World Sepsis Day

World Sepsis Day Quick Facts

2024 Date13 September 2024
2025 Date13 September 2025

World Sepsis Day

World Sepsis Day in

Top X Posts (formerly Tweets) for World Sepsis Day


World Sepsis Day History

World Sepsis Day seeks to raise awareness about sepsis, a life-threatening condition arising from infection. This event aims to educate the public on the early recognition of symptoms, facilitate timely treatment, and promote collaborative research to reduce sepsis incidence and mortality. Recognising and treating sepsis in its early stages is crucial, as the condition can rapidly progress to severe stages and lead to organ failure, amputation or death.

Initially established in 2012 by the Global Sepsis Alliance (GSA), World Sepsis Day has gained momentum over the years. Sepsis has a significant impact on the UK, with around 245,000 people affected annually, and nearly 50,000 deaths each year. NHS England and the UK Sepsis Trust have been actively involved in the campaign, developing guidelines and clinical tools to improve sepsis management and reduce the social and economic burdens.

In the United Kingdom, World Sepsis Day is marked by educational programmes for healthcare professionals, online campaigns, and media coverage. The UK Sepsis Trust also organises fundraisers and public engagement activities to build greater understanding of the condition, its effects on individuals and families, and the importance of early intervention. World Sepsis Day holds the potential to save thousands of lives by ensuring that sepsis is recognised early and dealt with effectively. World Sepsis Day is observed annually on the 13th of September, uniting people in their fight against sepsis worldwide.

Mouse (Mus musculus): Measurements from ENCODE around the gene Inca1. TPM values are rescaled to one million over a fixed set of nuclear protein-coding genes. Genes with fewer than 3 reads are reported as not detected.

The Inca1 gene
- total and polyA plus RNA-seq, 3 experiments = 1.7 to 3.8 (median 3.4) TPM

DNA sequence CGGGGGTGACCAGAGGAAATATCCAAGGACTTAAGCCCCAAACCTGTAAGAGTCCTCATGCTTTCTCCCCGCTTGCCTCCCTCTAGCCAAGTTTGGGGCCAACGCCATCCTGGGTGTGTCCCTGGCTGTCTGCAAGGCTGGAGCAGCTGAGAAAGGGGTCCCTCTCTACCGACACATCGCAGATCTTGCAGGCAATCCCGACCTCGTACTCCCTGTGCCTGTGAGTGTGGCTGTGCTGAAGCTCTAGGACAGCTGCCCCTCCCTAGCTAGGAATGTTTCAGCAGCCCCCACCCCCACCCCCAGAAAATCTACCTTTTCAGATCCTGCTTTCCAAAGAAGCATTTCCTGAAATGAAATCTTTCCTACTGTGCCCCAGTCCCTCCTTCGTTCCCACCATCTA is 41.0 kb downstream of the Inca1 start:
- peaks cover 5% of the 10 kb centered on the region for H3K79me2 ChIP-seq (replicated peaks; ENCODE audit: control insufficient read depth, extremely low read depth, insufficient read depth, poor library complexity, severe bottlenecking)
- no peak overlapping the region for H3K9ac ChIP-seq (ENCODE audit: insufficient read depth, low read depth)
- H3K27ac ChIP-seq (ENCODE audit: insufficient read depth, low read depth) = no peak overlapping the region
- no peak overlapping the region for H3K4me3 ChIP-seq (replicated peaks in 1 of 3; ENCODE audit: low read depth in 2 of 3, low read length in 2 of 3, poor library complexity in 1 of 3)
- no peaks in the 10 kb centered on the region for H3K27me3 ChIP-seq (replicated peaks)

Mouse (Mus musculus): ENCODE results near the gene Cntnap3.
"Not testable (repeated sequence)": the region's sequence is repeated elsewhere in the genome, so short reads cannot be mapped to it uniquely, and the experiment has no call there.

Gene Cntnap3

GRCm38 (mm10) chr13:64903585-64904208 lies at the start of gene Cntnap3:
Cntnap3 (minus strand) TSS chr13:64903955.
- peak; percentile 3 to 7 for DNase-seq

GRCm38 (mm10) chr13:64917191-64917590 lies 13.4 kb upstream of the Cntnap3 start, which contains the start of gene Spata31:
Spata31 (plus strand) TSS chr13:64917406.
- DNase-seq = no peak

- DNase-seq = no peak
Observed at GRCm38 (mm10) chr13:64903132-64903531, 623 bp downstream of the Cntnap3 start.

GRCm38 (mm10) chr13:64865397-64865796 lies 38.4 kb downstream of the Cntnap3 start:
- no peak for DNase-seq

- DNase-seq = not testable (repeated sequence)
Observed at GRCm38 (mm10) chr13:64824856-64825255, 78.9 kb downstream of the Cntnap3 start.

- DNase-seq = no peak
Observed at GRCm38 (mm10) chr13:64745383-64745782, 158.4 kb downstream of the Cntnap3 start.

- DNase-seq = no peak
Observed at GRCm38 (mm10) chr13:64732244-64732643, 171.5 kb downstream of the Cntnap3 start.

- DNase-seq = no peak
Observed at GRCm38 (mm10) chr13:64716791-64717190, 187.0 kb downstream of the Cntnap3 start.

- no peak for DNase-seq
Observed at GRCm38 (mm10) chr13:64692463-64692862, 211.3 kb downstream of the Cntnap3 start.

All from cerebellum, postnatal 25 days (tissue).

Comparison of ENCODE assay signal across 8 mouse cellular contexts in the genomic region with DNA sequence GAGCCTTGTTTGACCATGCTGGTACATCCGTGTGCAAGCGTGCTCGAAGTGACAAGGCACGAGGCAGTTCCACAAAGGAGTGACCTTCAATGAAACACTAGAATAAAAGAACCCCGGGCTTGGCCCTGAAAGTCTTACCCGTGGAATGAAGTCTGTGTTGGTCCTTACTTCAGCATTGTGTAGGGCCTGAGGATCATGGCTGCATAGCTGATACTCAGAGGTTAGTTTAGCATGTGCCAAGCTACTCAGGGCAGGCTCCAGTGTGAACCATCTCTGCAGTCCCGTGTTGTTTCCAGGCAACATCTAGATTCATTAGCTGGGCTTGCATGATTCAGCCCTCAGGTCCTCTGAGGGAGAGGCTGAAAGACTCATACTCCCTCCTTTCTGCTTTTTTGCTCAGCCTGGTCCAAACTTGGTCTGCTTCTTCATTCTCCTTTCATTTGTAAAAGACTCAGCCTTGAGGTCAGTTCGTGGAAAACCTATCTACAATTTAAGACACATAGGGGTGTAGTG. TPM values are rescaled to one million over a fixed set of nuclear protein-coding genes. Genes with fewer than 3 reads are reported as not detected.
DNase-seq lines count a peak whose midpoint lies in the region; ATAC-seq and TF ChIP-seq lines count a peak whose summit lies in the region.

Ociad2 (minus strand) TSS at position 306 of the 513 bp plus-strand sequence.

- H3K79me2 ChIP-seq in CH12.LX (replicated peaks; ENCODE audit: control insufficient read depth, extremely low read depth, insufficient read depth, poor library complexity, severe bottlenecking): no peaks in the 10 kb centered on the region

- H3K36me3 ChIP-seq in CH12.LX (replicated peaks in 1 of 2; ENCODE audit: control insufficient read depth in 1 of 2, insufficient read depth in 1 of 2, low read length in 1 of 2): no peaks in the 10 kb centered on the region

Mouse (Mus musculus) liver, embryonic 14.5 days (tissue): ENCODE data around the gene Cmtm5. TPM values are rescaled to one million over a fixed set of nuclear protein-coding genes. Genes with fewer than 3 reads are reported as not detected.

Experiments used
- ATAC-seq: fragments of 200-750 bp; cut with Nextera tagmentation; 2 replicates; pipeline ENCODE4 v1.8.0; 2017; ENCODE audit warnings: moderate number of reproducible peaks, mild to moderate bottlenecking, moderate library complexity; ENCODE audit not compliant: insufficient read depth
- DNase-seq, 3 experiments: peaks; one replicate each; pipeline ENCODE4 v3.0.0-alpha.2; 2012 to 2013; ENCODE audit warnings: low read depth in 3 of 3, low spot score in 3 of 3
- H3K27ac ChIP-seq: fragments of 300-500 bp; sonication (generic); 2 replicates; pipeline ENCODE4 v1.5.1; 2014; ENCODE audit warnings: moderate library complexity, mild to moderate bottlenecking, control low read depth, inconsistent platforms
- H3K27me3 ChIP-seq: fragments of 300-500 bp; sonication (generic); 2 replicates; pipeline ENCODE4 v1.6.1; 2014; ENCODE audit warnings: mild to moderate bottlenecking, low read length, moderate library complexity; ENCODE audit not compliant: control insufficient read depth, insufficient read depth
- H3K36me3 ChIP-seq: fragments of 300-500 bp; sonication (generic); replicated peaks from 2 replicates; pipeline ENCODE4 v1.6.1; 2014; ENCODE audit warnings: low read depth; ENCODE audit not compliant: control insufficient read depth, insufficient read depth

World Sepsis Day Facts

  • Sepsis can be classified into three stages reflecting its severity: sepsis, severe sepsis, and septic shock. Severe sepsis is when the infection leads to organ dysfunction, such as kidney or liver failure. Septic shock is the most severe and life-threatening stage, resulting in dangerously low blood pressure and organ failure.
  • Bacterial infections are the most common cause of sepsis, but it can also be caused by viral, fungal, or parasitic infections.

World Sepsis Day Top Events and Things to Do

  • Attend or organize a charity event that raises funds for sepsis research or support.
  • Donate to sepsis research and treatment organizations or Global Sepsis Alliance.
  • Spread the word about World Sepsis Day on social media. Share facts and figures about sepsis, or share personal stories of people affected by sepsis.
  • Donate to or volunteer for organizations such as the UK Sepsis Trust, which works to raise awareness of sepsis, provide support to affected families, and advocate for better sepsis care.
  • Learn more about sepsis by researching online, reading books, or attending educational events.

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